As my son grew, I earned a “PhD in Jacob” and gained confidence in my ability to care and advocate for him. I began to trust my instincts and learn when to push for what Jacob needed, and when it was okay to let some things go.

Four significant realizations included:

1. Despite wanting to, I can’t do it alone and have learned to let others help with Jacob’s care.

2. I learned patience and to appreciate the small things that I used to take for granted. Jacob’s first smile came when he was almost a year old. He learned to communicate yes/no when he was about four years old. And his first words, with the help of a specially designed iPod were “I want a great big hug.” He was eight years old.

3. I learned how to take what life threw at me and how to cope with it. If Jacob could find reasons to smile, then I could too. There were many, many times when I said “I can’t do this” but as Jacob got older and I settled into my new normal I noticed that I can do this. There are still times when I think I can’t keep going but these thoughts comes less frequently. I know that I can and I will keep going.

4. I realized that I learn important, practical and relevant things from other parents. They are my best source of information, as they have traveled this road before me. Whether it’s an everyday concern as it relates to my daughters, such as a good way to get them to eat more vegetables, or something more obscure such as which positions are most comfortable for a child with severe scoliosis, they are a great resource.

I wrote The Boy Who Can: The Jacob Trossman Story with the desire that other parents facing challenging situations can gain hope and strength and know they are not alone.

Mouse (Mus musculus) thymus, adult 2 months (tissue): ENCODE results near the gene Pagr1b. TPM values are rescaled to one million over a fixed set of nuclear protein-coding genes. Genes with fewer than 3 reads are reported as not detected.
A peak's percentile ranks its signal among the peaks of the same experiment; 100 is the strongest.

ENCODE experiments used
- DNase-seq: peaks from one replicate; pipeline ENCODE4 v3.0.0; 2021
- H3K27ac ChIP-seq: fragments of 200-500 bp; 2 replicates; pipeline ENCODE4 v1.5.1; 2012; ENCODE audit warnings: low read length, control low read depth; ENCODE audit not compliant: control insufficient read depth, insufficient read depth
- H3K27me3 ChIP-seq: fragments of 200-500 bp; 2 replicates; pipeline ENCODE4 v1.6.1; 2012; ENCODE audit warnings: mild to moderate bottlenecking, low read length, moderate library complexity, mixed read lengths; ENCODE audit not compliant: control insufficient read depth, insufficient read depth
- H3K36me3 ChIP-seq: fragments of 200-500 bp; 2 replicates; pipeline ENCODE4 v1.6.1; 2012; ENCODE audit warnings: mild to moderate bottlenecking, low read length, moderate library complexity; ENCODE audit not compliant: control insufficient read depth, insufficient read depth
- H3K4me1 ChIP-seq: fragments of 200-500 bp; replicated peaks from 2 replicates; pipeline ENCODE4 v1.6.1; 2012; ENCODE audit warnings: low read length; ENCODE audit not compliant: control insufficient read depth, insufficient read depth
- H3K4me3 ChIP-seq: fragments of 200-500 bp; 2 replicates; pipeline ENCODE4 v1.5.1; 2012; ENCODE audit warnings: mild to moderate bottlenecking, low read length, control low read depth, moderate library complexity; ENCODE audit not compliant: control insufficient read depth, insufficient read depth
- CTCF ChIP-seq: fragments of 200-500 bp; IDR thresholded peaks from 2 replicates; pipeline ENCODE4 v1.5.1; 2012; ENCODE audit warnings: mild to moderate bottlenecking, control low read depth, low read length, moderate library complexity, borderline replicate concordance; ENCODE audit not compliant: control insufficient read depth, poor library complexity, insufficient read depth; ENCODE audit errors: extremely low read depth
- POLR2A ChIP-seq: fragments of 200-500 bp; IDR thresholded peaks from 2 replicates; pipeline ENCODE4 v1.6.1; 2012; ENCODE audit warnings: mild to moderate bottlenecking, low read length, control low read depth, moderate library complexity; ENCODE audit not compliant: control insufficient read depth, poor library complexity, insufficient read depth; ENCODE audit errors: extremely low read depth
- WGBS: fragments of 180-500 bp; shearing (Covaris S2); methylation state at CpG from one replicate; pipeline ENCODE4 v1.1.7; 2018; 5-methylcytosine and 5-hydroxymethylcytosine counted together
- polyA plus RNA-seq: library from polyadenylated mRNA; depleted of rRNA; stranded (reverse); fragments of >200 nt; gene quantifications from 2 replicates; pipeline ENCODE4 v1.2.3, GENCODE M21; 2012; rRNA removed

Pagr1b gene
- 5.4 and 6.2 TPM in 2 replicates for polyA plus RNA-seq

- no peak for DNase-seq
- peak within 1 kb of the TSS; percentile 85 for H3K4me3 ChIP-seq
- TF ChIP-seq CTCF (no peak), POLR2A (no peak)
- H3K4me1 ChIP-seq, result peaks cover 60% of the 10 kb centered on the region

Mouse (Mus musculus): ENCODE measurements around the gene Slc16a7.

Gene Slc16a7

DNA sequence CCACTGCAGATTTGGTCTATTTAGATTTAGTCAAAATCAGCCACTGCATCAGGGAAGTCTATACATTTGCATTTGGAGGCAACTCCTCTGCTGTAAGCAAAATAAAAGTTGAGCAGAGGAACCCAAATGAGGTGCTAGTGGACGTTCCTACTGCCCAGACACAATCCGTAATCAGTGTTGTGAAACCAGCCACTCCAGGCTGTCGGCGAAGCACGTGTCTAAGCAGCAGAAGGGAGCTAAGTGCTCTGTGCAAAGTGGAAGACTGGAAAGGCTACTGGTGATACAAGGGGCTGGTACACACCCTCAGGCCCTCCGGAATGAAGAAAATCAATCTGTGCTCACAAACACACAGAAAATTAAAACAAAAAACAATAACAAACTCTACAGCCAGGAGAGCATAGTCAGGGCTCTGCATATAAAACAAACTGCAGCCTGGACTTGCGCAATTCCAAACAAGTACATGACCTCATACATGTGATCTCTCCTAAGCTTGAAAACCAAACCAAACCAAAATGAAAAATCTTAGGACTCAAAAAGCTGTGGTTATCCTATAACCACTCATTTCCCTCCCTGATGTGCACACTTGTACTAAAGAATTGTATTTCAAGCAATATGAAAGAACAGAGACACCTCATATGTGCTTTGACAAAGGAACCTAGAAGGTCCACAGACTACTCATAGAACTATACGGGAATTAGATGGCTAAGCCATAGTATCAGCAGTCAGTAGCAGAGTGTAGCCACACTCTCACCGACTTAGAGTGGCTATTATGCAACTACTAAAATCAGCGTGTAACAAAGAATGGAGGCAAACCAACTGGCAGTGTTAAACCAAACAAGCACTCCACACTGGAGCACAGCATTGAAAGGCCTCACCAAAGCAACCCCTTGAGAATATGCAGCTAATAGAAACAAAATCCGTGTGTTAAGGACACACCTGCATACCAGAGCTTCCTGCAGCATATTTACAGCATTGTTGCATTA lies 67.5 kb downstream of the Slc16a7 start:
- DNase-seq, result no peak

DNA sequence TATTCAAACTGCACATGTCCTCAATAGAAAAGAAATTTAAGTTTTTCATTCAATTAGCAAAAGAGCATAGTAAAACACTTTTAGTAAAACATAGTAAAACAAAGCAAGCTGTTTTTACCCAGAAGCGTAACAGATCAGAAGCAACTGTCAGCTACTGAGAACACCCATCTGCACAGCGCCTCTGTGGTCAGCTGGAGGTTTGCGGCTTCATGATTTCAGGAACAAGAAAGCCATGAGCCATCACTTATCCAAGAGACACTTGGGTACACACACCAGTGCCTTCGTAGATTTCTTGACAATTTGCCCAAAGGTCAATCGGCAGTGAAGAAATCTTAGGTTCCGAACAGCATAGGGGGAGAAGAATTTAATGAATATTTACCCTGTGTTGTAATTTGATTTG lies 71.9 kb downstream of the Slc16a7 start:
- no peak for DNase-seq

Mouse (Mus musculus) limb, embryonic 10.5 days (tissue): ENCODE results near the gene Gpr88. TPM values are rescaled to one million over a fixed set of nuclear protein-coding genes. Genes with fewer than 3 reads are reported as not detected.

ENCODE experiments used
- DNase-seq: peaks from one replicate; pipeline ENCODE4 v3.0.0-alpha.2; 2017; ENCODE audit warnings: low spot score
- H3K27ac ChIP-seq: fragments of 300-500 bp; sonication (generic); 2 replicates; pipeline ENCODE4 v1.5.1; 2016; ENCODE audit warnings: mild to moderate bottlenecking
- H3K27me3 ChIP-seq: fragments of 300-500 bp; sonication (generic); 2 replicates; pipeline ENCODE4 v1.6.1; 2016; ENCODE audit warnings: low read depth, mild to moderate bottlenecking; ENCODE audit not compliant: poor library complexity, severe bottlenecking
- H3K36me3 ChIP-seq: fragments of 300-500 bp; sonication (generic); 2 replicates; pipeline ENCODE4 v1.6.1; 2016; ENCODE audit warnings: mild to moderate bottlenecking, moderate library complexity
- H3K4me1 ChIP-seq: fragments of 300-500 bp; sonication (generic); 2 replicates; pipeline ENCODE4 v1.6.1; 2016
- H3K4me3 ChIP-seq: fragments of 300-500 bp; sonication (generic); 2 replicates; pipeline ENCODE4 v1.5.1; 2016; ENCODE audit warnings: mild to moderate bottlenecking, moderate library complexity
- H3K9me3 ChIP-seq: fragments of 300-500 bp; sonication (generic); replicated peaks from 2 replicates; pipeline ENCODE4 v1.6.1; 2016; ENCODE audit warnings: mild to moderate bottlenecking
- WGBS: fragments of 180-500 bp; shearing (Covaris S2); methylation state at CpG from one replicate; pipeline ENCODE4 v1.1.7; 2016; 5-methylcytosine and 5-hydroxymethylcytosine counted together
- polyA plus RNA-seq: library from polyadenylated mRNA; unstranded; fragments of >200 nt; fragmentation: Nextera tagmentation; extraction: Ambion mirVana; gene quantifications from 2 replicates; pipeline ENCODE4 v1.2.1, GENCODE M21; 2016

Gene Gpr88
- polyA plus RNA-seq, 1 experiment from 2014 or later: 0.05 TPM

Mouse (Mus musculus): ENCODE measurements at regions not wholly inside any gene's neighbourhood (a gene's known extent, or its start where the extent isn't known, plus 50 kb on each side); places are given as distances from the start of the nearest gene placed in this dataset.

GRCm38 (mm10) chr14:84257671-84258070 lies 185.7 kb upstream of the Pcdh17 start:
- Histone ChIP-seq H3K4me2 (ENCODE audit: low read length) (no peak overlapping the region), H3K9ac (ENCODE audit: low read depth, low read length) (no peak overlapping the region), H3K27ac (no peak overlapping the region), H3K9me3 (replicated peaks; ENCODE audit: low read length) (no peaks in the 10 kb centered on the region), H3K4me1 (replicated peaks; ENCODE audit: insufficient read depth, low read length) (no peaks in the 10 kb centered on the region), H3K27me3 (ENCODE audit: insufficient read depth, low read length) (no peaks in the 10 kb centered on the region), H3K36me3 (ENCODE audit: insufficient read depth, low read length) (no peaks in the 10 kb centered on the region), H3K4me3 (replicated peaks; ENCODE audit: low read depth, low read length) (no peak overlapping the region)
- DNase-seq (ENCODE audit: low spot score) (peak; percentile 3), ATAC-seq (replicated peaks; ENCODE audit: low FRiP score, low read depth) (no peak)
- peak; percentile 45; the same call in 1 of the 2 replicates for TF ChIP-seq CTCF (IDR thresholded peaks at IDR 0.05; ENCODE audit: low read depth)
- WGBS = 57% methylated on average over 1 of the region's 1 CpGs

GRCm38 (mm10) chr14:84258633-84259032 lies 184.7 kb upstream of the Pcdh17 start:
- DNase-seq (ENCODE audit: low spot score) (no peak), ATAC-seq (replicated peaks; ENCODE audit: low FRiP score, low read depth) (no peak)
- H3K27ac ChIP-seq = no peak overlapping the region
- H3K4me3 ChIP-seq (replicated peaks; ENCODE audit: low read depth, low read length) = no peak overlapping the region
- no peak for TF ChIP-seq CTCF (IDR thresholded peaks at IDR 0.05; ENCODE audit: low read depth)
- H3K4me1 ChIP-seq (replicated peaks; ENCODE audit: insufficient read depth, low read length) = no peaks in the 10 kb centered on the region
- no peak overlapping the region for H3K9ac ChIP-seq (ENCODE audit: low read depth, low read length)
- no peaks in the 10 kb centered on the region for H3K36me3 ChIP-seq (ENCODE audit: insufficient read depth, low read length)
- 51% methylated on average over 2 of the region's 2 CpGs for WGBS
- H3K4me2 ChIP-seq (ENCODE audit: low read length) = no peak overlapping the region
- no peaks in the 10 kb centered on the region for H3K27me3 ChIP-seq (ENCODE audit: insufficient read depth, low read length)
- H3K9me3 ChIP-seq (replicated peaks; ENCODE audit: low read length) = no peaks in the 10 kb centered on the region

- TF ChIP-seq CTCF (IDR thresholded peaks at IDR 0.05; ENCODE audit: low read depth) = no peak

Many people have children or siblings with special needs. Even more people have cousins, friends or colleagues with children who have special needs. I wrote the book for these people to get a glimpse into what our lives are really like. And more importantly, how they can still maintain their friendships with families like mine despite our dramatically different lives.

And finally, I would love for medical professionals, caregivers, educators and policy makers to fully comprehend what raising a child with special needs entails. Despite their best intentions, there is so much more to our lives than the small window that they see at the hospital, clinic or class room. I want them to know that their action or in-action can have a real impact on us.

The following are some small ways people can make a difference in the lives of children like my son, and their parents:
1. Don’t forget that the person in the wheelchair is more than simply a body in a chair. He has thoughts and feelings.
2. Bend down and talk to the child at their level.
3. Don’t be scared. Children will sense your hesitation.
4. You won’t catch their disability, you can come close to chat.
5. If you see someone struggling pushing a wheelchair, hold the door or elevator for them.
6. Empathize with what it’s like to be a person who cannot speak or move but who understands conversations around them. And don’t ignore or stare!
7. Notice their abilities, not their disabilities.
8. Most of all, treat them just like you treat anyone else their age and gender.